- A list of all and any payments received from Yusuf Surtee [known as “the tailor” and/or any companies associated with Yusuf Surtee and/or any of Yusuf Surtee immediate family members during the 1997/1998, 1998/1999 and 1999/2000 financial years];
- A list of all and any payments received from a Mr Tony Georgiadis [a Greek citizen living in London] and/or a Mr C Hoenings, a German citizen during the 1997/1998, 1998/1999 and 1999/2000 financial years; and
- A list of all and any payments received from Dr Bill Venter and/or Dr Bill Venter’s family members and/or the Alton Group of Companies and/or Altech Defence System during the 1997/1998, 1998/1999 and 1999/2000 financial years.
Zuma wants similar information from the ANC.
Zuma’s lawyers said they were addressing their request to the foundation as the entity that was “entirely responsible” for the Strategic Defence Procurement Package, which involved the procurement of strategic arms in early 1998.
They said the preferred bidders of the historic Strategic Defence Procurement Package were approved by cabinet on November 18, 1998, and the then deputy president, Thabo Mbeki, was also the chairperson of the cabinet subcommittee overseeing the tender adjudication process, undertaken by Armscor on behalf of government departments.
Also, recordings of cabinet meetings of October and November 1998 on the matter reflected that former president Nelson Mandela presided over these cabinet meetings, they said.
“To properly advance his [Zuma’s] defence, we have advised him to obtain relevant information that he is aware is within the custody or knowledge of Armscor, which is relevant to the defence that he was not a beneficiary of any financial rewards arising from his various roles while serving the government and the ANC,” the lawyers write.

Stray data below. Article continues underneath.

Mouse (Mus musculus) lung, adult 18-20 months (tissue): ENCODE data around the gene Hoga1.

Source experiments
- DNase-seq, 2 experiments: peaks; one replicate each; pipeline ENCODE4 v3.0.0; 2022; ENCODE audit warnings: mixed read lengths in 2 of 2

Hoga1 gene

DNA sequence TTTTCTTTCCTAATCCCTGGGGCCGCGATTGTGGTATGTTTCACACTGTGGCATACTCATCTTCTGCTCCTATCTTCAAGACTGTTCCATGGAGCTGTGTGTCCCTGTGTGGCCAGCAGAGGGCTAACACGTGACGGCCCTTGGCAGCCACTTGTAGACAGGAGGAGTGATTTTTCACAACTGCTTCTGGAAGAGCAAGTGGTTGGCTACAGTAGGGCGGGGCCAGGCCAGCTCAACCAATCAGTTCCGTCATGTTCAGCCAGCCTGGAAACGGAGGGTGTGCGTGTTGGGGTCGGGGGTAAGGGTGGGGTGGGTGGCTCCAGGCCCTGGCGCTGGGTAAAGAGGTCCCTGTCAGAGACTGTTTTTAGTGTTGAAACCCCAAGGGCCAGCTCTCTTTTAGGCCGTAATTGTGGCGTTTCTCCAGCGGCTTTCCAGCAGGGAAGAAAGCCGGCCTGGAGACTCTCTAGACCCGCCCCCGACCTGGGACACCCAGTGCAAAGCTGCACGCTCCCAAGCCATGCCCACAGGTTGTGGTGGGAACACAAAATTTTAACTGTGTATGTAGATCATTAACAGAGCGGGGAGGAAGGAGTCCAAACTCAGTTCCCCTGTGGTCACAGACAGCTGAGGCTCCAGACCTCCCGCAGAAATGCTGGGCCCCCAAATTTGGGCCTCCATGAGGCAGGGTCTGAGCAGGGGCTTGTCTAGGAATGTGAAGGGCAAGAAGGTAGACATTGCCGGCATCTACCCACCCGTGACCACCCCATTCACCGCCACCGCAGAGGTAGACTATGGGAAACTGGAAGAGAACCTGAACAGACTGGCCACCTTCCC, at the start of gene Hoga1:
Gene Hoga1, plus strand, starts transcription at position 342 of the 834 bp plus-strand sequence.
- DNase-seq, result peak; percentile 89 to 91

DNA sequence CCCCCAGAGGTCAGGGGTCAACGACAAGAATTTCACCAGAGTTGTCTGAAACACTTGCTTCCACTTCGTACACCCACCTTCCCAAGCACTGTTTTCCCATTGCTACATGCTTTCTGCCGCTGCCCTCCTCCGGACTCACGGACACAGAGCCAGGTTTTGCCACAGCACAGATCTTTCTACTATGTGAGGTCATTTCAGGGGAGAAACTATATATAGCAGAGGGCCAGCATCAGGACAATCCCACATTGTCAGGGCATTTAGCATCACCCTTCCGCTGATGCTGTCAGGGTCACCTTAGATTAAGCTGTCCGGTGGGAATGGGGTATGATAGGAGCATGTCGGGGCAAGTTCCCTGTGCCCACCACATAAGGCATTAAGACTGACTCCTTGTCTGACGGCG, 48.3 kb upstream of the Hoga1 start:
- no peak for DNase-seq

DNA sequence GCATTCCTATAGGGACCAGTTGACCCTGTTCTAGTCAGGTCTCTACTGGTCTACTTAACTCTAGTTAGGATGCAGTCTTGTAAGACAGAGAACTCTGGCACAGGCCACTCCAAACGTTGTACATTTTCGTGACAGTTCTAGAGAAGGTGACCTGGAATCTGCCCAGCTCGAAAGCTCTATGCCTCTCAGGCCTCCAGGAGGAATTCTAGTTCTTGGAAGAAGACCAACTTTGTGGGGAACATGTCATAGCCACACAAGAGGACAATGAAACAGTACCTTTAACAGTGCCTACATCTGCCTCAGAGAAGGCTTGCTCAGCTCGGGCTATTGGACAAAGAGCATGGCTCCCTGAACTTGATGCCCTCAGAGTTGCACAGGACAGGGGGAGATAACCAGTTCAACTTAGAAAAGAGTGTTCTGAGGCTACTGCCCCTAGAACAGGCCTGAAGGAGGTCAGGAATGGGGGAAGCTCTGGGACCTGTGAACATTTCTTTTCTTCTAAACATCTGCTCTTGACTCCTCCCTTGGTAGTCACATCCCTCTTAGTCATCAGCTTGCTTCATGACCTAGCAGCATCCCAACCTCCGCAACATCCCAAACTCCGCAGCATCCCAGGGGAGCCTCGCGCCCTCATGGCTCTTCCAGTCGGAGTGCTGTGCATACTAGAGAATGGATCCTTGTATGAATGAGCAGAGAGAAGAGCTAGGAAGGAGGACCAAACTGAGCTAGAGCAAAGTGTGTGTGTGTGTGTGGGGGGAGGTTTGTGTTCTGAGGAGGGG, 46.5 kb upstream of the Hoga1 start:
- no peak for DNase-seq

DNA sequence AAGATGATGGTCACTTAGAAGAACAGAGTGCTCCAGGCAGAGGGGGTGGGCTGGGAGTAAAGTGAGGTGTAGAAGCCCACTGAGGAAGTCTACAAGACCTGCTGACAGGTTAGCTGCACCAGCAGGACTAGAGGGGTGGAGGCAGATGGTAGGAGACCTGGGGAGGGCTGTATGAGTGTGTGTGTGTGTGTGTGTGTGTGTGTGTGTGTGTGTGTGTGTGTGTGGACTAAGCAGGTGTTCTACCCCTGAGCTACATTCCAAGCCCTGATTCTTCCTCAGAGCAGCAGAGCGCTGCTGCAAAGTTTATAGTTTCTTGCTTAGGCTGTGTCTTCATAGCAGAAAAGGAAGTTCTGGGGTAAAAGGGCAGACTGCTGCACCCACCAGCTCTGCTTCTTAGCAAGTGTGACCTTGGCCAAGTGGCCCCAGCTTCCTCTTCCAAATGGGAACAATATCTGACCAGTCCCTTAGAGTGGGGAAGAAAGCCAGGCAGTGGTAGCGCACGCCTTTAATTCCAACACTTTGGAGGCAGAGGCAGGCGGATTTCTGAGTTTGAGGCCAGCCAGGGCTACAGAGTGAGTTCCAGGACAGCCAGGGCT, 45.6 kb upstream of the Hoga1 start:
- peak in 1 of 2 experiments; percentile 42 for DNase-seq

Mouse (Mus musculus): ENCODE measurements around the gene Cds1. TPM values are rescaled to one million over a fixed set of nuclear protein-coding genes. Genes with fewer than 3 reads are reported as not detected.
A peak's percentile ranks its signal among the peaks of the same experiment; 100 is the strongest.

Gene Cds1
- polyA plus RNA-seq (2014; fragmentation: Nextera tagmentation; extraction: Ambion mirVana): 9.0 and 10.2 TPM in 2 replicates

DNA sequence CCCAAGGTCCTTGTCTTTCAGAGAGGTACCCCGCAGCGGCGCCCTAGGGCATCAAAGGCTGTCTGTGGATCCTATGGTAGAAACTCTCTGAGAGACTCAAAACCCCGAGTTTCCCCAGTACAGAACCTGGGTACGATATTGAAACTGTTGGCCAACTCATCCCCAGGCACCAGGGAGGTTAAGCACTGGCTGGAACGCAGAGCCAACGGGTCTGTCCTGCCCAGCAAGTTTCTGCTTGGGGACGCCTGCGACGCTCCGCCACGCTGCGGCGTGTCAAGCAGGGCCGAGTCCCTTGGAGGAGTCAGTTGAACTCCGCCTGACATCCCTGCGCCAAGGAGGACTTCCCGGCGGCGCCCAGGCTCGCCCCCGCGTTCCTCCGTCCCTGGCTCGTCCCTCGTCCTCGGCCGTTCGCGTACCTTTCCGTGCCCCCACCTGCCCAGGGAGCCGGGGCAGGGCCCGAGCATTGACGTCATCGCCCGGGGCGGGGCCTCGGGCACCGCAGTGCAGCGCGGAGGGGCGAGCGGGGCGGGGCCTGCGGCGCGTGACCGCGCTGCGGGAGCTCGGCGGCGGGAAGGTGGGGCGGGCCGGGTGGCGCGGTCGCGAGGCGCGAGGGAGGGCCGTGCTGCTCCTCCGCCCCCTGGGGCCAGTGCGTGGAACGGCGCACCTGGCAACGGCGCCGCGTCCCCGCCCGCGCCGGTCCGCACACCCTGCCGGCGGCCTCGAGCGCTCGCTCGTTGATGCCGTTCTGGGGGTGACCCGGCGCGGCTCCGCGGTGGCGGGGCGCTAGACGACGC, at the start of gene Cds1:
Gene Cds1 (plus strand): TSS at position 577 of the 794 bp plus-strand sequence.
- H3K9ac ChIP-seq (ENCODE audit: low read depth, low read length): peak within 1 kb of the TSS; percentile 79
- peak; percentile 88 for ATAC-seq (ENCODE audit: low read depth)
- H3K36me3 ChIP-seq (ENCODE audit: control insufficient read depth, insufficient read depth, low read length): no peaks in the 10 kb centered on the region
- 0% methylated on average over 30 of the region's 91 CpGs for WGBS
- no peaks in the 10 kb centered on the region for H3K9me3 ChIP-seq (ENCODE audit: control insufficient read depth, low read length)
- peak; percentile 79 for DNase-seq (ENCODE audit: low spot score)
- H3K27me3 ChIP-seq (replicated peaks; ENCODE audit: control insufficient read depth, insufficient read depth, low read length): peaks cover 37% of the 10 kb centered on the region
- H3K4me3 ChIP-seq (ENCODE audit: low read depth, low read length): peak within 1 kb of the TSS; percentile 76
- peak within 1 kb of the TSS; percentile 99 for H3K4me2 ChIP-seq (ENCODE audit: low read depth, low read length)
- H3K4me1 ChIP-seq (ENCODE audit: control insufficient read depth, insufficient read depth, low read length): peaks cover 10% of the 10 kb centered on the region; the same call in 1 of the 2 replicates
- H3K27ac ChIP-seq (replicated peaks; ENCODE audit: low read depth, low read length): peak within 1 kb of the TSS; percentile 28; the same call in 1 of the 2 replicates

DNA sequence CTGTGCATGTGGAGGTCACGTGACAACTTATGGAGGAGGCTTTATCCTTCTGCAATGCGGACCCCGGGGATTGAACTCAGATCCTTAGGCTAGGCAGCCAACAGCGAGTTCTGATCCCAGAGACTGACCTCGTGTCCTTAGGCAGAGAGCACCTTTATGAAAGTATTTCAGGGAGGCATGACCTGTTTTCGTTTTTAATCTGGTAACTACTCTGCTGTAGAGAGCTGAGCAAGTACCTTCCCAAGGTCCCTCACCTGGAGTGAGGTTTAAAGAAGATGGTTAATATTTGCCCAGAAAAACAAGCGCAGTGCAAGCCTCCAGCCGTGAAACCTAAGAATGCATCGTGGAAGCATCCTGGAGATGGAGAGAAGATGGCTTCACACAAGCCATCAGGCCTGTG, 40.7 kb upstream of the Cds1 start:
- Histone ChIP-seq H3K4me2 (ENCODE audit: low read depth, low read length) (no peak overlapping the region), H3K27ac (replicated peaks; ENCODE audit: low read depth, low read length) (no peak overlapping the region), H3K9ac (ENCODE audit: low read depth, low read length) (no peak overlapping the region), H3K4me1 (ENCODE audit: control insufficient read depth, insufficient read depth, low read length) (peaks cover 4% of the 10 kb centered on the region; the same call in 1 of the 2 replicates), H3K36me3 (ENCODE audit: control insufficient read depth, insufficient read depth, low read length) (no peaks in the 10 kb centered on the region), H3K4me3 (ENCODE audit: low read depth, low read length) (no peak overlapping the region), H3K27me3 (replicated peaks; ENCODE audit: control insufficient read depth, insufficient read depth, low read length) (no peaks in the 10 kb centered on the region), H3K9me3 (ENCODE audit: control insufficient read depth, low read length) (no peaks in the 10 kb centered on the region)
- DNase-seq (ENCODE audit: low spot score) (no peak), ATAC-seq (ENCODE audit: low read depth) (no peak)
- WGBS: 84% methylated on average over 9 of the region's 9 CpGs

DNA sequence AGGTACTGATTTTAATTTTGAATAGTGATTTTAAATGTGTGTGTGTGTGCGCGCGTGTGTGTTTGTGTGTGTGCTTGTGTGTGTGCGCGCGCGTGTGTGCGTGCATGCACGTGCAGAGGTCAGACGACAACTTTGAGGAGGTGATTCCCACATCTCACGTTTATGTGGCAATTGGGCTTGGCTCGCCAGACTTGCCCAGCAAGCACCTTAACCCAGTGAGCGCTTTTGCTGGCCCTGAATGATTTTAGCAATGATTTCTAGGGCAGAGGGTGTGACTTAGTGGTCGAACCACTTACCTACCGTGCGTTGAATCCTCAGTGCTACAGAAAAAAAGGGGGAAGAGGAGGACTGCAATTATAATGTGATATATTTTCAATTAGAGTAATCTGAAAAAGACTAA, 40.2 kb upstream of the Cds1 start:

The lawyers said evidence submitted to the now annulled Seriti commission, in effect, implicated Mandela and the Nelson Mandela Foundation.
They cite documentary evidence presented by Col Johan du Plooy and Richard Young related to investigations conducted by the German public prosecution office and SA’s National Prosecuting Authority (NPA), as having revealed that the Nelson Mandela Foundation may have received payments and/or donations from German and French companies or consortia that were appointed by the SA government after the awarding of the four Corvette ship contract by the SA government to the German Corvette Consortium.
“The aforesaid evidence also stated that the NPA also uncovered documentary evidence that suggests that Dr Nelson Mandela may have had a direct role in influencing decisions over the selecting some of the successful contractors and subcontractors to the Strategic Defence Procurement Package,” the lawyers write.
In a separate letter addressed to the ANC treasurer-general Paul Mashatile, dated July 22, Zuma’s lawyers again refer to Du Plooy and Young’s evidence to the Seriti commission, saying it did not only implicate Mandela and Mbeki but also the ANC.
The lawyers argued that German-based investigations revealed that the ANC received a significant financial donation from the German Corvette shipbuilders just after the awarding of the four Corvette ship contracts by the SA government.
They also cited an affidavit by advocate Ajay Sooklal, who was a legal counsel for Thint SA, in which he alleged that the ANC received further financial donations from Thint SA or parties acting on its behalf in order for the NPA not to bring charges of corruption.
The lawyers said, while Zuma was acutely aware that the disclosure of these facts and the request for information would be used as political propaganda against the ANC, he believed it was unavoidable to prove to the courts the true financial beneficiaries of the transactions in the Strategic Defence Procurement packages did not involve him.
“He must extricate himself from the narrative entrenched both in the ANC and outside, that he was involved in the corruption that involved the procurement of arms in the so-called arms deal,” the letter to the ANC reads.
The senior ANC official said: “Yes, we have received the letter. We looked at it and the decided to send it to our attorneys to liaise with the Zuma’s lawyers.”
He said that officials looked for the documents in the organisation, “but we can’t locate those documents”.
“They may have existed, but the organisation does not keep things forever. We currently cannot locate those documents,” the official said.